Myocardial function and transmural blood flow during coronary venous retroperfusion in pigs.
BACKGROUND The degree of recovery of regional myocardial contraction during coronary venous retroperfusion has not been well established, particularly in the absence of coronary collateral channels. Therefore, the maximal functional benefit attainable with coronary venous retroperfusion was assessed in pigs by means of using selective pump retroperfusion of the left anterior descending vein, with venting of the left anterior descending artery to zero pressure.
METHODS AND RESULTS In eight anesthetized open-chest pigs during selective left anterior descending venous retroperfusion over a range of retroperfusion flows, regional myocardial function (percent systolic wall thickening by sonomicrometry) increased progressively to an average of 62% of control values at a retroperfusion flow rate 200% of control arterial flow. Progressive thickening of the end-diastolic dimension of the anterior wall was observed with increasing retroperfusion flow (from 8.7 +/- 0.9 to 10.7 +/- 2.3 mm, p less than 0.001). Perfusion pressures within the left anterior descending vein increased linearly with increased retroperfusion flow rates (up to 132 +/- 57 mm Hg with retroperfusion flow 200% of control). A gradual increase of retrograde left anterior descending arterial outflow was observed with increasing retroperfusion flows; however, the absolute amount (maximum, 8.3 +/- 4.1 ml/min) was much too low to explain the extent of functional recovery. Transmural myocardial capillary blood flows in the anterior wall with retroperfusion flows of 100% and 200% of control arterial flow were 0.22 and 0.42 ml/min/g with corresponding subendocardial blood flows of 0.14 and 0.29 ml/min/g; ratios of endocardium to epicardium were 0.51 and 0.61, respectively. Thus, capillary blood flows during selective retroperfusion were relatively low despite considerable restoration of regional systolic wall thickening, and a significant difference was noted in the slopes of the relations between regional systolic wall thickening and myocardial blood flow during retroperfusion and anterograde arterial perfusion (p less than 0.05). With retrograde injection of silicone elastomer at different retroperfusion pressures (50, 75, and 100 mm Hg) in three pigs, capillaries were well visualized, and profuse intramyocardial venous anastomotic connections were seen at the highest retroperfusion pressure (100 mm Hg), whereas there was filling of small venules but little capillary filling at the lowest retroperfusion pressure (50 mm Hg).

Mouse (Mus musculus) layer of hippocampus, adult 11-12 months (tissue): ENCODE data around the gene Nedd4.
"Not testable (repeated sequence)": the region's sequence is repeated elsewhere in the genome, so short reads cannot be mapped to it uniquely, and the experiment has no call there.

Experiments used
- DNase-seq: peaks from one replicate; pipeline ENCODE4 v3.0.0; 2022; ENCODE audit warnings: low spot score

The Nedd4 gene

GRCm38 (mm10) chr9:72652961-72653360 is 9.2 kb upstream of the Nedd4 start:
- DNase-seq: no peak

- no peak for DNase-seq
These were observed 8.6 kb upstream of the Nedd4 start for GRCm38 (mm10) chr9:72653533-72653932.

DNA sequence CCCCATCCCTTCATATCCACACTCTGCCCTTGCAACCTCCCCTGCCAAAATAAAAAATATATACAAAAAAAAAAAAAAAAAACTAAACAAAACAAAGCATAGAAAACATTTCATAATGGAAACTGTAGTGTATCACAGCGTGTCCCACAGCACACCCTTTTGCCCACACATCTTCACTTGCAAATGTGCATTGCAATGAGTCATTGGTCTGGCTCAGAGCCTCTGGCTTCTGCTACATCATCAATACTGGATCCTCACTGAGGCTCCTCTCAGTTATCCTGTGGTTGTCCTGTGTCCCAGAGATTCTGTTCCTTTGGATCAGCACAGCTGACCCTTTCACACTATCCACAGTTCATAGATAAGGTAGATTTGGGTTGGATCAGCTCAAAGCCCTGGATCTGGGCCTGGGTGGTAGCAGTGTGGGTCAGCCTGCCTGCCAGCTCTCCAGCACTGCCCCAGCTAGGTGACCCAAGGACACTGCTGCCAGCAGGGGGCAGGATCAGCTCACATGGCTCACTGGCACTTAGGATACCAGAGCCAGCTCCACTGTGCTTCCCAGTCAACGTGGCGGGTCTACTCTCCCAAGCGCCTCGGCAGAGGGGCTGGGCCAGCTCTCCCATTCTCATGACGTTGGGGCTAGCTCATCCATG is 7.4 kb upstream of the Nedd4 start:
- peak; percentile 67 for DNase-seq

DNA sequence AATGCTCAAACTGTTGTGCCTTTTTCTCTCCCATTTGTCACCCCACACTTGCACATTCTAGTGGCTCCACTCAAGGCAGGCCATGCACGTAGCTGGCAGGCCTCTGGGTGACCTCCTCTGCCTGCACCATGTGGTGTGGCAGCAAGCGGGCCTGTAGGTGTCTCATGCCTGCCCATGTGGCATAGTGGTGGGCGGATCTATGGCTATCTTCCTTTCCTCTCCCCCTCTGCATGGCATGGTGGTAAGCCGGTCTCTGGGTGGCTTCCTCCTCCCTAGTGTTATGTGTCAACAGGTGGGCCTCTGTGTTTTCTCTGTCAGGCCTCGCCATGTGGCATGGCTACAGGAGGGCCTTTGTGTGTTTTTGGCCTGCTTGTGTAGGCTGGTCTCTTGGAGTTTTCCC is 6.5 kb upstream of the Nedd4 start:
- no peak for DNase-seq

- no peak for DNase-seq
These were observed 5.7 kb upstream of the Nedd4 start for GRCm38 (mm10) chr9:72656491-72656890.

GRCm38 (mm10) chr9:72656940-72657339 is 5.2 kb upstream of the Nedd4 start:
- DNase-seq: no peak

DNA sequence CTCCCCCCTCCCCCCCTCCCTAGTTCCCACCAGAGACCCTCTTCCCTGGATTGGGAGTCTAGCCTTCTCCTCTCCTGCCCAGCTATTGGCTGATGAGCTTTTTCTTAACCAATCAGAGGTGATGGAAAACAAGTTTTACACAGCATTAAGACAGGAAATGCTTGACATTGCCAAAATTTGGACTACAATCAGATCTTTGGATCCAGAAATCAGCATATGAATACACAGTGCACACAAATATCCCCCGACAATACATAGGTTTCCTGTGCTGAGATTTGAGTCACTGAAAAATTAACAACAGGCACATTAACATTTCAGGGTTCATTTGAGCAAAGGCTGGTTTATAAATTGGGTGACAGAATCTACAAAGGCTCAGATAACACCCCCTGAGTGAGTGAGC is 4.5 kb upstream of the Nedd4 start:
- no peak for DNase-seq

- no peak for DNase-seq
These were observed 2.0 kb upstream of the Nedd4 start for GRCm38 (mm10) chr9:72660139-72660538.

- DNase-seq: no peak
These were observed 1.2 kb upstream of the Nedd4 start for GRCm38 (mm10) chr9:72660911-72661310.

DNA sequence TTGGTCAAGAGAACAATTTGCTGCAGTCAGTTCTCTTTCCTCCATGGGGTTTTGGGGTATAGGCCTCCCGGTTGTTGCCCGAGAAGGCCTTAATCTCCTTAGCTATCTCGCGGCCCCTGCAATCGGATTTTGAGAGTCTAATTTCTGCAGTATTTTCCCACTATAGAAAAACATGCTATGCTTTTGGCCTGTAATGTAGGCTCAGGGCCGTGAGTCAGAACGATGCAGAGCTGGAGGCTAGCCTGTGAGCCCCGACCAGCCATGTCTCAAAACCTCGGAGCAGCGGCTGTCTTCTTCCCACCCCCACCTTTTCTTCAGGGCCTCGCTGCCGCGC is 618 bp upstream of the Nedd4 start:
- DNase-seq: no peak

CONCLUSIONS Considerable recovery of regional myocardial function with low regional capillary blood flows were observed during acute venous retroperfusion with high retroperfusion flows with arterial blood. These findings together with low levels of retrograde arterial outflow and visualization of retrograde capillary filling with a rich venous network provide evidence for possible oxygen delivery via the intramyocardial venous plexus.
- Copyright © 1992 by American Heart Association